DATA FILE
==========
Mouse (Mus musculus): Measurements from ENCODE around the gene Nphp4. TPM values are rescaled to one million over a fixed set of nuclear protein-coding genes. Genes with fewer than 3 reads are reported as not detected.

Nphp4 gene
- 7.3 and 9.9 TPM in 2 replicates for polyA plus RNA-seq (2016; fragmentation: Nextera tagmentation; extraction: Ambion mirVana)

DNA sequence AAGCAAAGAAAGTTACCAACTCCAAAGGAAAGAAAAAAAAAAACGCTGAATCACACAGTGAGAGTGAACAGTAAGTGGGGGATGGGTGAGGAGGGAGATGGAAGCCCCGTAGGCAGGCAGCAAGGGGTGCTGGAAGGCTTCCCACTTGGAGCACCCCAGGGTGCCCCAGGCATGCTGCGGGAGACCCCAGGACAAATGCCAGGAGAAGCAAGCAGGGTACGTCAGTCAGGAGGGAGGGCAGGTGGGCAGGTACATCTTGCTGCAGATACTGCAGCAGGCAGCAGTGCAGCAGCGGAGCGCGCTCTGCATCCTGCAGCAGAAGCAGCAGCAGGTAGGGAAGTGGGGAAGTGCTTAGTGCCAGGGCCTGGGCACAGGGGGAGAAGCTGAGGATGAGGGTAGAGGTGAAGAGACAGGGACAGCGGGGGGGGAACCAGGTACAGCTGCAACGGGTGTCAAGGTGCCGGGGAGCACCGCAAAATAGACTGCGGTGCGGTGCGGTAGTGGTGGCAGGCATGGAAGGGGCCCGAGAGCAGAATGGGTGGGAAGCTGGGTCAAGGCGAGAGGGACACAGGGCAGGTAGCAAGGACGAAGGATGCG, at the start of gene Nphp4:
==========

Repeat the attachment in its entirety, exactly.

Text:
Mouse (Mus musculus): Measurements from ENCODE around the gene Nphp4. TPM values are rescaled to one million over a fixed set of nuclear protein-coding genes. Genes with fewer than 3 reads are reported as not detected.

Nphp4 gene
- 7.3 and 9.9 TPM in 2 replicates for polyA plus RNA-seq (2016; fragmentation: Nextera tagmentation; extraction: Ambion mirVana)

DNA sequence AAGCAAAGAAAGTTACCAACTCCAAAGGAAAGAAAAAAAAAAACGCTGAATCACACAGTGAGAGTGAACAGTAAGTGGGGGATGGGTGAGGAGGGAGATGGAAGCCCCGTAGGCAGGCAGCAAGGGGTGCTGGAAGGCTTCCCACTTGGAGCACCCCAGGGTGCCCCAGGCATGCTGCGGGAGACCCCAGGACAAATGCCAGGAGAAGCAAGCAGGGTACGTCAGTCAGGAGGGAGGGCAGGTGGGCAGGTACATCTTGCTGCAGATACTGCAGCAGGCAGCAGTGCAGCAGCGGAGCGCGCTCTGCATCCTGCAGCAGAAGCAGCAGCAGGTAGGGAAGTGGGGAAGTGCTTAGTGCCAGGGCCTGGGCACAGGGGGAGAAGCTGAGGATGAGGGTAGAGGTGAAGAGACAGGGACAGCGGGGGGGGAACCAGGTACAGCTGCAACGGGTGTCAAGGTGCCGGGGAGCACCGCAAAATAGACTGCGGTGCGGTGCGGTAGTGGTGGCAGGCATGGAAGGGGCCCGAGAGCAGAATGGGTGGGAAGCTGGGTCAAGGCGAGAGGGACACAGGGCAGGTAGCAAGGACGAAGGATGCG, at the start of gene Nphp4: